cool, no feedback, I`ll assume no one from adobe browses this forum either..
1 person found this helpful
I don't fully understand the question but I assume you're trying to understand how CSS specificity calculations are made.
CSS and HTML are independent and inter-dependent. HTML tags provide 'hooks' whereby individual page elements can be targeted for styling in a CSS stylesheet.
See if this article helps with CSS
I`m reading the missing manual book on cs4 and have a good grasp on specificity and the cascade now, I was just confused as to inheritence itself which is properties being passed down the html nesting order.
I wasn`t sure whether properties got passed down the cascade also, but in a sense this principal takes place as the last rule wins in the cascade, unless a css style name carries more specificity.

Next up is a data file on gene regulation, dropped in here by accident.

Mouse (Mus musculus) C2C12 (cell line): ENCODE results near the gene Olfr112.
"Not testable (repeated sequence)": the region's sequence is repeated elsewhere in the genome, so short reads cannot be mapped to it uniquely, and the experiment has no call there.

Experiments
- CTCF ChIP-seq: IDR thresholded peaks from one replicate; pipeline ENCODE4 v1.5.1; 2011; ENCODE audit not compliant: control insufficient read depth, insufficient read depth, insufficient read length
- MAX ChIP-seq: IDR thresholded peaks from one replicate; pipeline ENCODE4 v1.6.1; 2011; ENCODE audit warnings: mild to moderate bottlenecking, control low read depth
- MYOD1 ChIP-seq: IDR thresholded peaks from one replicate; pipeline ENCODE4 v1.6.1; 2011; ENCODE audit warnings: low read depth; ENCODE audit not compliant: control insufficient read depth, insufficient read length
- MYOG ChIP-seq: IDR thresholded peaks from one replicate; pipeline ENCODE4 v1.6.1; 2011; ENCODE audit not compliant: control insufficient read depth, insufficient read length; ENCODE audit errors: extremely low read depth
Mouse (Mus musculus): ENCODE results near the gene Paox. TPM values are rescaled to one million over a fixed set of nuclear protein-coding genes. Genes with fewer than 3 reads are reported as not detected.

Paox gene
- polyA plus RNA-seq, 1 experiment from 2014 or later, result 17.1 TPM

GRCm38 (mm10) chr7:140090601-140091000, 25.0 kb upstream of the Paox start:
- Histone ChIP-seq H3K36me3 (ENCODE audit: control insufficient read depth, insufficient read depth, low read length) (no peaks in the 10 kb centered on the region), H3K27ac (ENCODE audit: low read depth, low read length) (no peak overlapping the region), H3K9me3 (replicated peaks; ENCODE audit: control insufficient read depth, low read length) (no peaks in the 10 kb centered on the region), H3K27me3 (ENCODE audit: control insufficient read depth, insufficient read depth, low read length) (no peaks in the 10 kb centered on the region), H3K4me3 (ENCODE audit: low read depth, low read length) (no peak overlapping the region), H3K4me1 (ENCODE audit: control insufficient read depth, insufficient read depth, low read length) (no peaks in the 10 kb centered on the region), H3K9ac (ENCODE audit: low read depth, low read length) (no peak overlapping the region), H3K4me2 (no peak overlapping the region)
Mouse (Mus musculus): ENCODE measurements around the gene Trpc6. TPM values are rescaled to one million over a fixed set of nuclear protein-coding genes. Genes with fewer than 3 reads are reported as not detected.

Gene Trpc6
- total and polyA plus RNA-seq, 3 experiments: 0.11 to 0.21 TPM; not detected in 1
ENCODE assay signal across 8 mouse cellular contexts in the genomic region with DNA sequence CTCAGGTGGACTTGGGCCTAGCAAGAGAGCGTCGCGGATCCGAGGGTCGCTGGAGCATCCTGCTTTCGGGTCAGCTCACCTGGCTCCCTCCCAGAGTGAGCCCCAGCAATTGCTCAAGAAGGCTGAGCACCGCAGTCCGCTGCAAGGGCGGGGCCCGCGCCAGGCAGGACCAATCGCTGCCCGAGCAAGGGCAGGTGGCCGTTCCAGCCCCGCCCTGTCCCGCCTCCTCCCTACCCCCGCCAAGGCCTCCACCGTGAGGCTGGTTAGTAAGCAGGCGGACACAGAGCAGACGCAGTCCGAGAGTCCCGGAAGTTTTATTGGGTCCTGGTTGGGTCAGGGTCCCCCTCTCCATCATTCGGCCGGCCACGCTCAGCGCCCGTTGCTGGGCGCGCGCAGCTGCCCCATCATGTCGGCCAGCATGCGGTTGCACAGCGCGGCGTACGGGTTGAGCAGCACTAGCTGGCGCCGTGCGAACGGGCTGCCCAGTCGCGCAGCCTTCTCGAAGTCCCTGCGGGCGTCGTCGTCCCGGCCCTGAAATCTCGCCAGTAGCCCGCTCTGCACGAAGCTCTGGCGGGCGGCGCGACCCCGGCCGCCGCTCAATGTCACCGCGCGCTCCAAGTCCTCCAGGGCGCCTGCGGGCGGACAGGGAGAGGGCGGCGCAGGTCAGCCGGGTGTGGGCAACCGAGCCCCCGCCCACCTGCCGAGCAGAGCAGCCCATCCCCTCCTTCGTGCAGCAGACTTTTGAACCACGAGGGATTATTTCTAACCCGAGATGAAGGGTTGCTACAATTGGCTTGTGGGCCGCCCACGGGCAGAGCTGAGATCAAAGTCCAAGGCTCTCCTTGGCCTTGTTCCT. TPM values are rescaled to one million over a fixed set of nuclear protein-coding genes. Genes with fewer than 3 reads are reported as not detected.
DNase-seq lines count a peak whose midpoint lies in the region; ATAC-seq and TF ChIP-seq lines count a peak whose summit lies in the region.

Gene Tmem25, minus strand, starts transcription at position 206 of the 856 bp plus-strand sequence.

inheritence refers to the parent/child nesting of tags and how their properties are passed down to child tags, unless a child tag has its own property:variable set..
a couple of good refs:
thanks for the link I`ll check it out..
Inheritance is a mechanism that’s separate from the cascade:inheritance applies to the DOM (Document Object Model) tree, while the cascade deals with the style sheet rules. However, CSS properties set on an element via the cascade can be inherited by that element’s child elements.
For example, if a
divelement has a
20pxthen, assuming that no other
font-sizedeclarations have been explicitly defined, any children will also inherit that
Why is this a good thing? Consider the following code:
This <em>sentence</em> will have a 20px
If inheritance wasn’t at work in the above code, we’d have to specify a
font-sizedeclaration for each element in turn, to make sure that all the content in the sentence was rendered at
With inheritance working in our favor, we merely have to set the
font-sizeon the parent; all the children will inherit the
font-sizeautomatically. This is why you only need to set the
font-sizeon the body element to have the whole page rendered at that font size—unless of course it has been explicitly defined elsewhere.